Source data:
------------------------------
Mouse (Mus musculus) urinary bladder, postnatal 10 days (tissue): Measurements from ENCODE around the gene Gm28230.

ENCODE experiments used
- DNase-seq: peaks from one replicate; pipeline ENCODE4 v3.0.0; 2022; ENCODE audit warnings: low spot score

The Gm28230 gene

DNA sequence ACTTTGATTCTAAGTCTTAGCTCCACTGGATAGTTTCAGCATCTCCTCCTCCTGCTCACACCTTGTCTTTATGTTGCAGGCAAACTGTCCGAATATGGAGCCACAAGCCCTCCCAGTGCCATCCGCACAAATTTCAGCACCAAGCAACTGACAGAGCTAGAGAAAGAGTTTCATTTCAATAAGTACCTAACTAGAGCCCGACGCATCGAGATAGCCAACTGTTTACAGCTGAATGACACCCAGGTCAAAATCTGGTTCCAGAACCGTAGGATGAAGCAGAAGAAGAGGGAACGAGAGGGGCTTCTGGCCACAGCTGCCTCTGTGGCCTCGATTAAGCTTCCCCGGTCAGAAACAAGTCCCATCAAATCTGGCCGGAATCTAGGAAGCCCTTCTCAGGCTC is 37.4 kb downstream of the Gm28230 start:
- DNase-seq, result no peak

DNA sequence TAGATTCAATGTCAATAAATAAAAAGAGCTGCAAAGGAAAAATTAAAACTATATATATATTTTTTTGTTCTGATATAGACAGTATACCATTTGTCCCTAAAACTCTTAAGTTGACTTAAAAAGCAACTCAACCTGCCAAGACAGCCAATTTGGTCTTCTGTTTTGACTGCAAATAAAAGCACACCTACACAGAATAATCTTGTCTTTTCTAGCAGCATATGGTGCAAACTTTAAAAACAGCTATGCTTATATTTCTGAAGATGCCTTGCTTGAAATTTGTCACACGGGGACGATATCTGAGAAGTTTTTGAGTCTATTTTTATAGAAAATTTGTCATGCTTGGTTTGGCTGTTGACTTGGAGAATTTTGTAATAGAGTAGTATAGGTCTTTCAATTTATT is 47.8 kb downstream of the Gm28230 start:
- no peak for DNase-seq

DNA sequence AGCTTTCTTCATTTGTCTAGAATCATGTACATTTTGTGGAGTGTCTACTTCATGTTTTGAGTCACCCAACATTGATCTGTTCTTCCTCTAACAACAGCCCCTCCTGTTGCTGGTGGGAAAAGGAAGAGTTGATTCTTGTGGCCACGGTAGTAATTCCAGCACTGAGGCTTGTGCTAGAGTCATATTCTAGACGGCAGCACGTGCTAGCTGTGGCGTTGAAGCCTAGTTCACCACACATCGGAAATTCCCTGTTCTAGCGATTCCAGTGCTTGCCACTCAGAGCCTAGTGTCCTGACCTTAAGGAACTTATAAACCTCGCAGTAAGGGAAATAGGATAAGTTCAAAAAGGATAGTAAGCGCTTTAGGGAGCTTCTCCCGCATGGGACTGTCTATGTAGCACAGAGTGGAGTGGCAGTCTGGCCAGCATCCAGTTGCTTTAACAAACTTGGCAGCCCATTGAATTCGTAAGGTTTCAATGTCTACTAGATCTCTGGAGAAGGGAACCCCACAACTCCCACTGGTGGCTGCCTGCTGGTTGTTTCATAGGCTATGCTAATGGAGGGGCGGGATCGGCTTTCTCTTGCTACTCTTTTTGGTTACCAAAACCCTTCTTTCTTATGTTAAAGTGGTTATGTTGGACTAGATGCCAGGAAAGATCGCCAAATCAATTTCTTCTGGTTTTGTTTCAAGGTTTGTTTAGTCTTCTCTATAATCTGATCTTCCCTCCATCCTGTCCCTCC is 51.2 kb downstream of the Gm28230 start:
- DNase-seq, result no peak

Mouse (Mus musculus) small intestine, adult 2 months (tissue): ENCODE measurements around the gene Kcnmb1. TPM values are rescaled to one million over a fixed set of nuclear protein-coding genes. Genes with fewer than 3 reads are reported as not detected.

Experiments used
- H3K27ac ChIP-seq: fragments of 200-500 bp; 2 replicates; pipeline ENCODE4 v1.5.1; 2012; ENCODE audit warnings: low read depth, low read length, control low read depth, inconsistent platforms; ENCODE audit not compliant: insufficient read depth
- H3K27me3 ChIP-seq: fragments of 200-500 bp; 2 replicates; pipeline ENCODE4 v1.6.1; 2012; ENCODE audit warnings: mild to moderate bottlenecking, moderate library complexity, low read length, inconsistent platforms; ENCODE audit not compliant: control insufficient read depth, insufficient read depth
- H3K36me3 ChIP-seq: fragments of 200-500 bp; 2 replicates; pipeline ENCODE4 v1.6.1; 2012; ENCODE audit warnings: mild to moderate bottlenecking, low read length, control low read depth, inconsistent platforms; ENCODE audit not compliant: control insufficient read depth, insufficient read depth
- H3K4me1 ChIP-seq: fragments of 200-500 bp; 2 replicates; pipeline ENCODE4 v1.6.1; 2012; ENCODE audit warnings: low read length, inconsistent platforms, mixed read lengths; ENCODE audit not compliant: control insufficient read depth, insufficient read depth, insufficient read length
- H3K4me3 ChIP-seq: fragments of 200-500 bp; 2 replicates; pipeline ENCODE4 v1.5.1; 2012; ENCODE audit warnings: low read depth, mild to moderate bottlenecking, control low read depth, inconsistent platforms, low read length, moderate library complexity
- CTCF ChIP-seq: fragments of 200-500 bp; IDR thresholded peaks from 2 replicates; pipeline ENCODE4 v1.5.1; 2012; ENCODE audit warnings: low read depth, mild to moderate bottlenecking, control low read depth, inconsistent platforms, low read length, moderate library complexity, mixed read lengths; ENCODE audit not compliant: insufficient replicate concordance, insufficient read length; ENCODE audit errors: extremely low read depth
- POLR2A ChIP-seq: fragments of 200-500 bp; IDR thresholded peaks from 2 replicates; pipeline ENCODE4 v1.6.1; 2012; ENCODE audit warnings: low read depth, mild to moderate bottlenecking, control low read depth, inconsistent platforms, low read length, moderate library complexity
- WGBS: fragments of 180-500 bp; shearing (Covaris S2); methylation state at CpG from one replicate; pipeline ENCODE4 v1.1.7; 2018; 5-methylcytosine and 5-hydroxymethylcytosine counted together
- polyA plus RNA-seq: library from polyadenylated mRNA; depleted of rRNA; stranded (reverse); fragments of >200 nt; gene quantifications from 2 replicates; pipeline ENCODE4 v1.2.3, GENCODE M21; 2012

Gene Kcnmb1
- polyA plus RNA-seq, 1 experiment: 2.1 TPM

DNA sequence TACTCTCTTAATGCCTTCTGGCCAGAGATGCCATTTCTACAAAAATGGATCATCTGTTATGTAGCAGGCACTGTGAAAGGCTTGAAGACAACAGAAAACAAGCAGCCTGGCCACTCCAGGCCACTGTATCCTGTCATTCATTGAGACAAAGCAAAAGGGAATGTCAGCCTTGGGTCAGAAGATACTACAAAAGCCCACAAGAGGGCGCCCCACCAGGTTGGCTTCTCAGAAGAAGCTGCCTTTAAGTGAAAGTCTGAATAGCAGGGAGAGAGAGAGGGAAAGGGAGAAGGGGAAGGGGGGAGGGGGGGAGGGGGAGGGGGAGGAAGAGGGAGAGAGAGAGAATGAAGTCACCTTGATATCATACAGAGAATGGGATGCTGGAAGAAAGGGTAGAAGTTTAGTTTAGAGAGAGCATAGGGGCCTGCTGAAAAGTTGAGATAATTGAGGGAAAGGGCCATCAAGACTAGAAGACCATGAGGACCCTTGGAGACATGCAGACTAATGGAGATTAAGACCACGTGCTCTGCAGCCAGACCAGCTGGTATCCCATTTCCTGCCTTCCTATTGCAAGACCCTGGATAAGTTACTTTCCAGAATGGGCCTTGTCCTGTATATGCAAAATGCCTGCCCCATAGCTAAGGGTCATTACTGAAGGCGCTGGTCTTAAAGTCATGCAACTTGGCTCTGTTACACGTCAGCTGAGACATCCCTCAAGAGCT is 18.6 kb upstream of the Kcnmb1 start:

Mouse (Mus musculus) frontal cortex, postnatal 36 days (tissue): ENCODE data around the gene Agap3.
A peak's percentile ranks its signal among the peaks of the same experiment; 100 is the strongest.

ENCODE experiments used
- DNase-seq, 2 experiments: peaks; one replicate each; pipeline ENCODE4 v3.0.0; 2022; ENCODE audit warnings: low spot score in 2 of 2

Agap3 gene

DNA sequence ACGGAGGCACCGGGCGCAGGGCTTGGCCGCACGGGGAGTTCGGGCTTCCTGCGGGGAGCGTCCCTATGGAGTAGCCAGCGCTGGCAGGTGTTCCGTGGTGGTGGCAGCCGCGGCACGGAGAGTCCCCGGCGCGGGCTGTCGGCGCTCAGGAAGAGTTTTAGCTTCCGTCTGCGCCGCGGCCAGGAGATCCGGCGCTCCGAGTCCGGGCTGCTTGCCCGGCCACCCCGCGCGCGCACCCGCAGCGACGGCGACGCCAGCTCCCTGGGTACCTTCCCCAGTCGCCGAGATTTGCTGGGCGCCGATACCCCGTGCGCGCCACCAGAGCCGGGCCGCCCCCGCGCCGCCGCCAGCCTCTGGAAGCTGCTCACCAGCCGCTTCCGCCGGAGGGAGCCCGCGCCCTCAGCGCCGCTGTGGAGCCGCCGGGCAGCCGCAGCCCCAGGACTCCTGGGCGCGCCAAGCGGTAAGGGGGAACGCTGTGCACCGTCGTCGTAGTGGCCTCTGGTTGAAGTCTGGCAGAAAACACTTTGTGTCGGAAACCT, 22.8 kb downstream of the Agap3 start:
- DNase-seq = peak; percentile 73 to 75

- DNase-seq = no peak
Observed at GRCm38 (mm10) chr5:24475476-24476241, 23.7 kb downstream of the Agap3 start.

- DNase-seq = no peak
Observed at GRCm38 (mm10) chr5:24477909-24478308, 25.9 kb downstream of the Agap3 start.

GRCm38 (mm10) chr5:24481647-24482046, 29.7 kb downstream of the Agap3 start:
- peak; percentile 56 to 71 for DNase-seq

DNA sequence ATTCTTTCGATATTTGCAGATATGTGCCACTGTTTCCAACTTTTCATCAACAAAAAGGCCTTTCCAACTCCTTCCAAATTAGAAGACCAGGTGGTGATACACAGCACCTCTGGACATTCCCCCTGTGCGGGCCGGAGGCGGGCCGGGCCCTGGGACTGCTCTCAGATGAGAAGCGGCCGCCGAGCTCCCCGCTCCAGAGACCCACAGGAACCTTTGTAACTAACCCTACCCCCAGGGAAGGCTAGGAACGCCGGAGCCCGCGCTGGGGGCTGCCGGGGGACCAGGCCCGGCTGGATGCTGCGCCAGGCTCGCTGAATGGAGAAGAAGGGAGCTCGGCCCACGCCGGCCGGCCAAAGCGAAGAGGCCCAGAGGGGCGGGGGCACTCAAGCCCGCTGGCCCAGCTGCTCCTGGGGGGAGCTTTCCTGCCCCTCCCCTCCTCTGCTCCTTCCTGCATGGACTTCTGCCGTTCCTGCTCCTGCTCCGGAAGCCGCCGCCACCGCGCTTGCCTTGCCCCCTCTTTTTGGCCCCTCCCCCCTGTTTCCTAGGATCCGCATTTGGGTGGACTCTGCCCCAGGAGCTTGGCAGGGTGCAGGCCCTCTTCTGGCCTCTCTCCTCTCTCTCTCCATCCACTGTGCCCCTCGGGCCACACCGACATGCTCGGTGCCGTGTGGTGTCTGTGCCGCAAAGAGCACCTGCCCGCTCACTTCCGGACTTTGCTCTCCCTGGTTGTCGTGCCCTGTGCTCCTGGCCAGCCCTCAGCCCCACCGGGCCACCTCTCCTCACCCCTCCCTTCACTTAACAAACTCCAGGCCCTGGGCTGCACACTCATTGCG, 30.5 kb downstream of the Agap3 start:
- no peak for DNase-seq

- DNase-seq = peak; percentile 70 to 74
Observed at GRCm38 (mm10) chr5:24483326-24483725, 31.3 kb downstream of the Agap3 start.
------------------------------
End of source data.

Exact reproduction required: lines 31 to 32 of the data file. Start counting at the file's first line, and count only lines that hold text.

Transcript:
- DNase-seq = peak; percentile 73 to 75

- DNase-seq = no peak